The Oral History of Office Space: Behind the Scenes of the Cult Classic

At one point, Twentieth Century Fox Film Group tried to convince Mike Judge, Office Space‘s director, to cast Matt Damon, feeling the film wouldn’t draw audiences without a star. Twenty years later, it’s inconceivable that anyone but Ron Livingston could have played Peter Gibbons.

Published: Jan 11, 2019
Length: 12 minutes (3,043 words)

The Valedictorians Project

These Boston high school valedictorians set off to change the world.

But good grades only got them so far.

Source: Boston Globe
Published: Jan 17, 2019

To All the Moms I’ve Ignored Before

In this hilarious piece, Meaghan O’Connell reflects on all the “being a mom” advice she ignored before having kids, that now, she not-so-secretly wishes to be consulted on.

Source: The Cut
Published: Jan 17, 2019
Length: 8 minutes (2,059 words)

Consolation Prizes

“People don’t necessarily revolt when things are bad, but they might when things aren’t getting better, or are getting demonstrably worse.”

Source: The Baffler
Published: Jan 7, 2019
Length: 18 minutes (4,745 words)

What Is Common, What Is Rare: Why Extraordinary Events Cannot Eclipse Everyday Racism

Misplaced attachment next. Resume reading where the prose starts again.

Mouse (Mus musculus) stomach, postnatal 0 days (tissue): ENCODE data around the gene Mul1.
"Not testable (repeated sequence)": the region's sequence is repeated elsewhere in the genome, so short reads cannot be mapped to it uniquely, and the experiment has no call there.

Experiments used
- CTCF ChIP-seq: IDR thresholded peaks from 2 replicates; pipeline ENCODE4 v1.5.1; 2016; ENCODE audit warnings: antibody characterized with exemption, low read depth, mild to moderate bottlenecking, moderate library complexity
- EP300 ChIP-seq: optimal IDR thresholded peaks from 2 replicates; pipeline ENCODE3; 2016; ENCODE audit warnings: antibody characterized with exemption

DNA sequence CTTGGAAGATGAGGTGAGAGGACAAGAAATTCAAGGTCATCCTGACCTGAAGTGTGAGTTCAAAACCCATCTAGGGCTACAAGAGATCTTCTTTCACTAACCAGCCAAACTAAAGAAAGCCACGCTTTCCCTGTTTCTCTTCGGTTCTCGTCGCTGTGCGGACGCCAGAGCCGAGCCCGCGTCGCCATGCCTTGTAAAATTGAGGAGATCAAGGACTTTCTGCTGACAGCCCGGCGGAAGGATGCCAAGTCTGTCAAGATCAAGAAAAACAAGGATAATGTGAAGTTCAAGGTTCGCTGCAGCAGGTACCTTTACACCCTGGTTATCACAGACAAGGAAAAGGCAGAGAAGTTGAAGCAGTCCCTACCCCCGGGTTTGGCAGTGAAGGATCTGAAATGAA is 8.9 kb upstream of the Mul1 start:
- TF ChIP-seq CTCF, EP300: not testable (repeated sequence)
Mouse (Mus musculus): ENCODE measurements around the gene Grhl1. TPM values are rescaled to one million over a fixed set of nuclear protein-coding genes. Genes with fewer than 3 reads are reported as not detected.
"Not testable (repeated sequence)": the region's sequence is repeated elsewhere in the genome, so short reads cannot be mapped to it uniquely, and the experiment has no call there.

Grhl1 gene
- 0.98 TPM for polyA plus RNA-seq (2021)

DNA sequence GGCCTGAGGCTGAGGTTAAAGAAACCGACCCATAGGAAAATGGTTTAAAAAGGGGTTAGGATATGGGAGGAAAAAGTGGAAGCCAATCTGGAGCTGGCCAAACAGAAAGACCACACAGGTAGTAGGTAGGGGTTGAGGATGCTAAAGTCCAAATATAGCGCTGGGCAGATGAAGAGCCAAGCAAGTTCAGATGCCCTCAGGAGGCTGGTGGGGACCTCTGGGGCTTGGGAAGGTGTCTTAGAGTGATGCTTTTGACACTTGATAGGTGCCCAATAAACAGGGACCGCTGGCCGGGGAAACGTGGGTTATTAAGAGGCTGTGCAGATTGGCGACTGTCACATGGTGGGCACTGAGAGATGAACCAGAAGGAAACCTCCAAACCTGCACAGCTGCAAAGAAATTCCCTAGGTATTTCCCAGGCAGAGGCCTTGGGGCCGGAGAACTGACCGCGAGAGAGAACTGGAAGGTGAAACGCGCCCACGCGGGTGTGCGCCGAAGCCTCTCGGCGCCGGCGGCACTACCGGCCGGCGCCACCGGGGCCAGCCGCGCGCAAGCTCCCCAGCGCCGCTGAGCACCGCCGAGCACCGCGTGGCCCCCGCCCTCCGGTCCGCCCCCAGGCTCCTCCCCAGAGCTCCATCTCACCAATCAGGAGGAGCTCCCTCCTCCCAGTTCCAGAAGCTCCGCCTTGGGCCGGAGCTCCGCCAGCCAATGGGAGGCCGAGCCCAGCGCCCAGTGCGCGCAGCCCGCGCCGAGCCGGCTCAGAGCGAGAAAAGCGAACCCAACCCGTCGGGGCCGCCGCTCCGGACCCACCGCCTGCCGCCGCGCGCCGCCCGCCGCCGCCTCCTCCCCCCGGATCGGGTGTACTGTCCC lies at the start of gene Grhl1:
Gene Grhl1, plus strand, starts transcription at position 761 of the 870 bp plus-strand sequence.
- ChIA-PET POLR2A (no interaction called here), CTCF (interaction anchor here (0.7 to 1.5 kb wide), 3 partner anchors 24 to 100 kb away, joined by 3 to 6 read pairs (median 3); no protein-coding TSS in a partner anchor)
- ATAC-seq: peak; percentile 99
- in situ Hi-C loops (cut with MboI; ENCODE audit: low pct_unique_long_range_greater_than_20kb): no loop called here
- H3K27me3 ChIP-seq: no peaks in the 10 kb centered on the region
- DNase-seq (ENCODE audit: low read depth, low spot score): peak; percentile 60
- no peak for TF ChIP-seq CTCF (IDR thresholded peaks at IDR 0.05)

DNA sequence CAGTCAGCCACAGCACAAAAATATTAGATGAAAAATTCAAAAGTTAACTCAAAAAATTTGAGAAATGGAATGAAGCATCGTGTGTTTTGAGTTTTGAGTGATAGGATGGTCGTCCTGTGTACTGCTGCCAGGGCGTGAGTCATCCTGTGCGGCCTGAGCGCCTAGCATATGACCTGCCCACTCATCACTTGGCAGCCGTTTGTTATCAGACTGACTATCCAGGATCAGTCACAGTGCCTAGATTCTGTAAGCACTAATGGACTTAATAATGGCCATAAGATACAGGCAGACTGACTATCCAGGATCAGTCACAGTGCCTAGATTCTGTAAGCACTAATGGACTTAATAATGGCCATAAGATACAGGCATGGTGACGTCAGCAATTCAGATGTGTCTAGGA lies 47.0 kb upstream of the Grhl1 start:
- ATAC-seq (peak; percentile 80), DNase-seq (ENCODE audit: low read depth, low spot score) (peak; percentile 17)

In this braided personal essay, Patrice Gropo compellingly draws together narrative threads about the solar eclipse in August, 2017, and how it, in ways eclipsed the white nationalist march on Charlottesville 10 days before; and the way in which a white writer effectively eclipsed her by publishing plagiarized portions of an essay she’d read at aloud at a conference.

Source: Catapult
Published: Jan 14, 2019
Length: 11 minutes (2,799 words)

Into a Crueler America: Two Border Crossings, Thirty Years Apart

A chance run in with a recently-released detainee drives home that the border Reyna Grande crossed into the U.S. with her family 30 years ago doesn’t lead to the same place as the border crossed today.

Source: LitHub
Published: Jan 14, 2019
Length: 8 minutes (2,139 words)

Song Flute

When relationships grow tired or toxic, some people write songs about the people they leave behind, the way John Coltrane did for his first wife Naima Grubbs. For others, like this essay’s author, there are too many things that can’t be spoken about, so they talk mostly about music.

Source: Iowa Review
Published: Jan 15, 2019
Length: 14 minutes (3,643 words)

How a Stroke Turned a 63-Year-Old Into a Rap Legend

For stroke survivor Sherman Hershfield, rapping and rhyming kept his seizures under control.

Author: Jeff Maysh
Source: The Atlantic
Published: Jan 16, 2019
Length: 18 minutes (4,683 words)

How a Career Criminal Broke the Convict Code and Saved Himself

In USP Florence, the most violent prison in the U.S. federal prison system, rats don’t live long and they don’t die peacefully. But Wayne Byerly talked, and lived — and found redemption.

Source: Westword
Published: Jan 10, 2019
Length: 47 minutes (11,920 words)

Of Blackness and “Beauty”

At an art exhibit exploring black models through Western art, Morgan Jerkins finds historical evidence of the white supremacist definitions of beauty Dr. Tressie McMillan Cottom identifies in Thick: and Other Essays.

Source: Longreads
Published: Jan 16, 2019
Length: 10 minutes (2,731 words)